The merits and practicalities of reconciling national antitrust law and enforcement with an increasingly global marketplace have been discussed in several arenas: regional forums, the World Trade Organization (WTO), the Organization for Economic Cooperation and Development (OECD), and with increasing frequency over the last ten years, in meetings between the United States and the European Union. The chapters in the book analyze the considerable progress made by the United States and the European Union in cooperating, while enforcing their respective antitrust and competition laws. Our analysis focuses on two areas: the economic and legal questions that will arise if the United States and the European Union decide to move beyond the status quo; and the merits of the various outstanding proposals for reform.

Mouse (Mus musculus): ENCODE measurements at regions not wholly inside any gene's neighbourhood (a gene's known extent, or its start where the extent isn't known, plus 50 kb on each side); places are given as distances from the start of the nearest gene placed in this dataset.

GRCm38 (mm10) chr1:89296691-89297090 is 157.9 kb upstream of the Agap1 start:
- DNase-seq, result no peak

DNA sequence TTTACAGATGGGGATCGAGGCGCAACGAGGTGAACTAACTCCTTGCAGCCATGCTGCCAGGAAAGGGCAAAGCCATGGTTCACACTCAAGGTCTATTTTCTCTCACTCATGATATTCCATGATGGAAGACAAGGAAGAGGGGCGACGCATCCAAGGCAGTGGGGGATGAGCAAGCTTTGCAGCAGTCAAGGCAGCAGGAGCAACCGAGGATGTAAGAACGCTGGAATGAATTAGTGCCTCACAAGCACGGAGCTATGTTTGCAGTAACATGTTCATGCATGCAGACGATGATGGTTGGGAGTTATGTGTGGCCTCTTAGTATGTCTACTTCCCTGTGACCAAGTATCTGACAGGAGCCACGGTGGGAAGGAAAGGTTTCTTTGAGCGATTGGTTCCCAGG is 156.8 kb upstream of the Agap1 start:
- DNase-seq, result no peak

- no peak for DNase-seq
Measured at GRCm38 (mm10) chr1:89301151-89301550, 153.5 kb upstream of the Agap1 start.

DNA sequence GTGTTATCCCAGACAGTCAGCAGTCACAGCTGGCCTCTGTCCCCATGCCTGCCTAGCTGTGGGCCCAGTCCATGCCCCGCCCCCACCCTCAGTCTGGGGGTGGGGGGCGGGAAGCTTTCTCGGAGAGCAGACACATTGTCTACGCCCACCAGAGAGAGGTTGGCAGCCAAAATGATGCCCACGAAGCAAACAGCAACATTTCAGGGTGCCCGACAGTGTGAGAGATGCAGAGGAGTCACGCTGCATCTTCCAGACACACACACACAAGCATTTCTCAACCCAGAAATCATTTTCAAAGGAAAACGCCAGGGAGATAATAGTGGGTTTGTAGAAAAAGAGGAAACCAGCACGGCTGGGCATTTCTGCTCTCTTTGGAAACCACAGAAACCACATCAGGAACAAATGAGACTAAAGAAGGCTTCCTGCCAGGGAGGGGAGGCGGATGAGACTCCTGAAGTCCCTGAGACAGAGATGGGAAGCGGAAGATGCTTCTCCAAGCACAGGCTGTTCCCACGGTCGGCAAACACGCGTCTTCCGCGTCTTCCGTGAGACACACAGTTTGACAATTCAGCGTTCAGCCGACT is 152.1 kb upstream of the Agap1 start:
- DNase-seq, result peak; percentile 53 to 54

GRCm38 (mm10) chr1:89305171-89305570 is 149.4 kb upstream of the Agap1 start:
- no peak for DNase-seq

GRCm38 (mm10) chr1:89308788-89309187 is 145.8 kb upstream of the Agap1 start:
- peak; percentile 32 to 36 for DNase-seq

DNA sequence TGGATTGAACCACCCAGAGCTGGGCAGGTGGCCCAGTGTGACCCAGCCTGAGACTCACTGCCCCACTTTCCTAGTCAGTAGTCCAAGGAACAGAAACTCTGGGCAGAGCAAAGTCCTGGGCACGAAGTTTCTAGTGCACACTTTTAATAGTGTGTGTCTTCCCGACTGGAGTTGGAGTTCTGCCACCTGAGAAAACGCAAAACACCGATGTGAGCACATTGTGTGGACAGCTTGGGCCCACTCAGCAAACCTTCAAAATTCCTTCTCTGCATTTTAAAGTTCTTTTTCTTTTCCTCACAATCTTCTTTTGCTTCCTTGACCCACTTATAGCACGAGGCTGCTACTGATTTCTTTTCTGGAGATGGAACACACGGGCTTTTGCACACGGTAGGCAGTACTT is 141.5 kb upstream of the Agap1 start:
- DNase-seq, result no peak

Our focus on the intensification of cooperation on antitrust matters by the United States and the European Union in no way denies the importance of the changes in law and enforcement practices that have occurred for other reasons. Nor should our focus on antitrust policy give the impression that EU and U.S. cooperation on economic matters is confined to this important policy area. Indeed the mid-1990s saw considerable momentum grow behind proposals to establish a transatlantic marketplace, including the launching of formal negotiations between the European Union and United States. The failure of this wide-ranging initiative does not appear to have prevented sustained cooperation in a large number of policy arenas, including antitrust, but it does appear to have taken efforts to harmonize laws or to adopt common standards off the negotiating agenda.